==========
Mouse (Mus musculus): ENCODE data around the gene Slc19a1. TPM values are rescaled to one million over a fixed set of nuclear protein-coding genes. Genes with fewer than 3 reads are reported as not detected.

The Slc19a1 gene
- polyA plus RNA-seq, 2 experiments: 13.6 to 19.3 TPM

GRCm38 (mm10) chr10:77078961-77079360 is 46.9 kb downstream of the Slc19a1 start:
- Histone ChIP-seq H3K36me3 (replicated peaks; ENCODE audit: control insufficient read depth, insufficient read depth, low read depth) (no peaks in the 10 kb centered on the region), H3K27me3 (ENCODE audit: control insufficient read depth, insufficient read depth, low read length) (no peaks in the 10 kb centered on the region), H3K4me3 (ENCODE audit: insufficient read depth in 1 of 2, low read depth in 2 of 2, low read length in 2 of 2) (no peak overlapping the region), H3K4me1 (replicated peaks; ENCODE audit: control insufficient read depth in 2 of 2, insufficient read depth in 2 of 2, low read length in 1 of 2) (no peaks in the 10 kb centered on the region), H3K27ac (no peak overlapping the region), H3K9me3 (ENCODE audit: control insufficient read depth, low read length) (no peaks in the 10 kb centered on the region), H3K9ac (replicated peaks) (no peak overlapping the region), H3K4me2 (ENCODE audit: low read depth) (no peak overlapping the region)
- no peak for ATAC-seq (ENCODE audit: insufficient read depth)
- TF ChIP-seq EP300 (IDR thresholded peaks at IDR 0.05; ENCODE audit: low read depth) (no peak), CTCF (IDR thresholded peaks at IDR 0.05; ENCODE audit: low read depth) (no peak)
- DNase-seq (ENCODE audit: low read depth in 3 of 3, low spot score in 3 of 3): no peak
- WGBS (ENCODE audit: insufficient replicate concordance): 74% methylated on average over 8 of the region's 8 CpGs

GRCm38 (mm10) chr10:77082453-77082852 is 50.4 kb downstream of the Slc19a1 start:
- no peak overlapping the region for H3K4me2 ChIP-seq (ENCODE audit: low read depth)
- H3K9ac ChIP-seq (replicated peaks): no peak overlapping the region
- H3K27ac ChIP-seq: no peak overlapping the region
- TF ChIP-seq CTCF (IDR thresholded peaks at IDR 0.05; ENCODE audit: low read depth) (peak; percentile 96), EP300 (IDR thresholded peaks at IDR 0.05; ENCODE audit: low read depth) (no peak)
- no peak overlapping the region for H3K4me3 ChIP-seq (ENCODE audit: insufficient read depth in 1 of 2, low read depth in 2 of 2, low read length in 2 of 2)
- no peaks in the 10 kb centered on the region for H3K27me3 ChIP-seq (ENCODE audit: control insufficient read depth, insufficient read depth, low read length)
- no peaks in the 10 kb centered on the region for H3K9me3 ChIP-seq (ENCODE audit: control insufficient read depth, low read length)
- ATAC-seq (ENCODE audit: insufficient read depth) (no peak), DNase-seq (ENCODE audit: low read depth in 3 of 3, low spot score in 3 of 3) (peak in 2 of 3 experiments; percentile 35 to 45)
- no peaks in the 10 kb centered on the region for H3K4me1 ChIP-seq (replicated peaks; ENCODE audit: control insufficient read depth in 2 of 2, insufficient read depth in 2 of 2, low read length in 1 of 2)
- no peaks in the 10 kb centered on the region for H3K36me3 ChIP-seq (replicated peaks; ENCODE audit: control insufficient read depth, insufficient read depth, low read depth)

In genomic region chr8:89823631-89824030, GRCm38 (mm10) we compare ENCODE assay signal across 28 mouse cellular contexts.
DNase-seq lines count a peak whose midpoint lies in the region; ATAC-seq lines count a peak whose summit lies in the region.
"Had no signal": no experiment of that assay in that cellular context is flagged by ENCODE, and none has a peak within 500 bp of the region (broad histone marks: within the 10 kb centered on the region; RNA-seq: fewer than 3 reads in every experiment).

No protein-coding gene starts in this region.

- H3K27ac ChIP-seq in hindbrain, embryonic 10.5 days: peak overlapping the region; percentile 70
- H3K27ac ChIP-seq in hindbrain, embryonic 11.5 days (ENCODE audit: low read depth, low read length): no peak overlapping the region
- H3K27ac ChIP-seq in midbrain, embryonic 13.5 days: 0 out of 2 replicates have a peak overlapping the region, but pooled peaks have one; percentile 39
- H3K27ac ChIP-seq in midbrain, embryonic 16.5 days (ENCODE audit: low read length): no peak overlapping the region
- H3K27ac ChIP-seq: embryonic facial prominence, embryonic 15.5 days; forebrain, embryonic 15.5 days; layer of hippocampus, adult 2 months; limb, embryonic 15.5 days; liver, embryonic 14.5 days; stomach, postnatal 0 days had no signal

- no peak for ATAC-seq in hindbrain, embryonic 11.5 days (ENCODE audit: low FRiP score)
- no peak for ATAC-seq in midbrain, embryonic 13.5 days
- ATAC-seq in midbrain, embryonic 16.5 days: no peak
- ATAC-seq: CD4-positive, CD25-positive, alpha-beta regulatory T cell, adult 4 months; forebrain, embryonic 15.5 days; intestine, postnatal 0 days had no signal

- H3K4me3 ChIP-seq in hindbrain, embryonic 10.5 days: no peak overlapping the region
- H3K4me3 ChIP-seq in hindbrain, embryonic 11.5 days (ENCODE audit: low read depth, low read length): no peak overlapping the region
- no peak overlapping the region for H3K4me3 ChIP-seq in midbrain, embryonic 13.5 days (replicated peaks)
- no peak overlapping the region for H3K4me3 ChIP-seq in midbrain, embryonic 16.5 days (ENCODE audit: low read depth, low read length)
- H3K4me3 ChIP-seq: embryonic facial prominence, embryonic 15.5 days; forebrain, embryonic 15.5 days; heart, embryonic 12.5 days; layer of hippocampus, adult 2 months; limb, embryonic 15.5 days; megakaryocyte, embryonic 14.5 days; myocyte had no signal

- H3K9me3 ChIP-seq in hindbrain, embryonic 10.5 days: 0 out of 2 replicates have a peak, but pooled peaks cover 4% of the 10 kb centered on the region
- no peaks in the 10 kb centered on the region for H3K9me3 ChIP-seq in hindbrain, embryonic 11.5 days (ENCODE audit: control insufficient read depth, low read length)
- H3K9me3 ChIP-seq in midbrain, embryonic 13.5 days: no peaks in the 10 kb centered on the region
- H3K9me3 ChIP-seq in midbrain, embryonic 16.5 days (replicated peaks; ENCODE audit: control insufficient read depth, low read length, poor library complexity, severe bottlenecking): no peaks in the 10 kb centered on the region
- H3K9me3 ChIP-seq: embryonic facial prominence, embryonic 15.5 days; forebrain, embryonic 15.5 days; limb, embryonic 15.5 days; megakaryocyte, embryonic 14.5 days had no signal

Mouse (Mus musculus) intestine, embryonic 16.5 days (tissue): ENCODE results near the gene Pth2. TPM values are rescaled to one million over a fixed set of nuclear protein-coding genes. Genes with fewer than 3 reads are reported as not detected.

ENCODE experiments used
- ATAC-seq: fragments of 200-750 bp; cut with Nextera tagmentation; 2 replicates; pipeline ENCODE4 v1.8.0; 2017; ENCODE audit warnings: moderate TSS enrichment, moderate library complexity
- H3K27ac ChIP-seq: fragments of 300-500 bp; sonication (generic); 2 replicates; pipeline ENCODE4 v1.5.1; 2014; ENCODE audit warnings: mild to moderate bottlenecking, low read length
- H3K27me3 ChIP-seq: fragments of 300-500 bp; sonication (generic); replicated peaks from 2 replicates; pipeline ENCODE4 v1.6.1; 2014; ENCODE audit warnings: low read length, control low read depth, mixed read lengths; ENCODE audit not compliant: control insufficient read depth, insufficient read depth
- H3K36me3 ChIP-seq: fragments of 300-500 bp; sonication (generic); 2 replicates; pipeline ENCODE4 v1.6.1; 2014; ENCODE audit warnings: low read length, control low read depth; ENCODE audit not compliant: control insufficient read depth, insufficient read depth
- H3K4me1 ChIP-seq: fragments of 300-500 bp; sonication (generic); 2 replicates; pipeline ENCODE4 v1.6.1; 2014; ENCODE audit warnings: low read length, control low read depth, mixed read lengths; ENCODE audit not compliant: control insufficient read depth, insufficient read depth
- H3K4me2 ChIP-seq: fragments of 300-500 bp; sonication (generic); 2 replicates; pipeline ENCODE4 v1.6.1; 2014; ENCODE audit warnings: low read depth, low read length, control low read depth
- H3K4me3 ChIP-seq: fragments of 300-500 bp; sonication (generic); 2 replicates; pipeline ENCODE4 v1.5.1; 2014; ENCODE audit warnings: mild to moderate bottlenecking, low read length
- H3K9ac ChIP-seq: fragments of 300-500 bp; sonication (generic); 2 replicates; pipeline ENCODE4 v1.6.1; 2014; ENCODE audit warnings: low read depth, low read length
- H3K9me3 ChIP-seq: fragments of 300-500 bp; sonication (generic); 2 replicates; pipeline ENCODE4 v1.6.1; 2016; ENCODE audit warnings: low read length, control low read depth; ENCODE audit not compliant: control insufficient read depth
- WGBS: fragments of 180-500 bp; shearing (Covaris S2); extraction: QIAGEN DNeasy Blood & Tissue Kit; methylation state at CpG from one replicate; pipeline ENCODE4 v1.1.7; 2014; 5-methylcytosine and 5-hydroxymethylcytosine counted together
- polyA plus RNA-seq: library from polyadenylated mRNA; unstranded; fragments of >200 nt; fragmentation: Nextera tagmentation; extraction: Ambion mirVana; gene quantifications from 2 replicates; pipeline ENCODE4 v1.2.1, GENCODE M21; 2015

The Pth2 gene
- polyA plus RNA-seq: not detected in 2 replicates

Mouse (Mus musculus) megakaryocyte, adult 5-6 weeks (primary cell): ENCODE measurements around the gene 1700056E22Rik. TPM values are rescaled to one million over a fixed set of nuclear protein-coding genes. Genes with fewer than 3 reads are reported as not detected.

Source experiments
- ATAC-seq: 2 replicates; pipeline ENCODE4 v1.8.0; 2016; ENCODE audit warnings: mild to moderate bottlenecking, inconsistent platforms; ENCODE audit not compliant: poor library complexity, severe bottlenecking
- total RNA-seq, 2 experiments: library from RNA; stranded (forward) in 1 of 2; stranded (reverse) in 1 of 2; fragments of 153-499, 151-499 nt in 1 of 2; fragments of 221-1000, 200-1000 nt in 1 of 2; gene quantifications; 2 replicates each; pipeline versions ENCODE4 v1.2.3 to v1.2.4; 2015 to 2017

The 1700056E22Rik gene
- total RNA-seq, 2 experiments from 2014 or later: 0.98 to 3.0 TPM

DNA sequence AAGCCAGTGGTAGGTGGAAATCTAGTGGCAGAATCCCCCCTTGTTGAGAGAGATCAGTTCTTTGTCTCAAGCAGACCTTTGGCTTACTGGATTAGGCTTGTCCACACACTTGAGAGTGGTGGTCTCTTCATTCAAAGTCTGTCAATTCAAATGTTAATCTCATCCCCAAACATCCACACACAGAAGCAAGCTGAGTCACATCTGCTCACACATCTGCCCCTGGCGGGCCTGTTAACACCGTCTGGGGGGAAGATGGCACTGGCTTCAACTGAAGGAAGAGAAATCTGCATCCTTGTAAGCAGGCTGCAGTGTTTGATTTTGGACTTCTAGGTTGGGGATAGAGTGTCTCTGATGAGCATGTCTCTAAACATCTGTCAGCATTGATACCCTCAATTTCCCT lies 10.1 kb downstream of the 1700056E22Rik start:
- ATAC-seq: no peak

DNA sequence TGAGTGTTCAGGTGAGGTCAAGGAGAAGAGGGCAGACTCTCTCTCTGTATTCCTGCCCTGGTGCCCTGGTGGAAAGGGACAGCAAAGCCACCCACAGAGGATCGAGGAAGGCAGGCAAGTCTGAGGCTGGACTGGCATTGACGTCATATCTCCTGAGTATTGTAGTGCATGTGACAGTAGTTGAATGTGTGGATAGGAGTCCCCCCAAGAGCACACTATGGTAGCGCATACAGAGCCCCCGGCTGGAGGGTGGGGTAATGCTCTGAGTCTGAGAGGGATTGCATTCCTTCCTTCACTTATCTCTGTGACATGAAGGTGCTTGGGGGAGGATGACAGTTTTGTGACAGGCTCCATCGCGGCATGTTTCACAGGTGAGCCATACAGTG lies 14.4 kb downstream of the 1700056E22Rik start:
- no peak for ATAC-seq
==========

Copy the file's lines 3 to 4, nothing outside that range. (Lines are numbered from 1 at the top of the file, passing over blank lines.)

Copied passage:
- polyA plus RNA-seq, 2 experiments: 13.6 to 19.3 TPM

GRCm38 (mm10) chr10:77078961-77079360 is 46.9 kb downstream of the Slc19a1 start: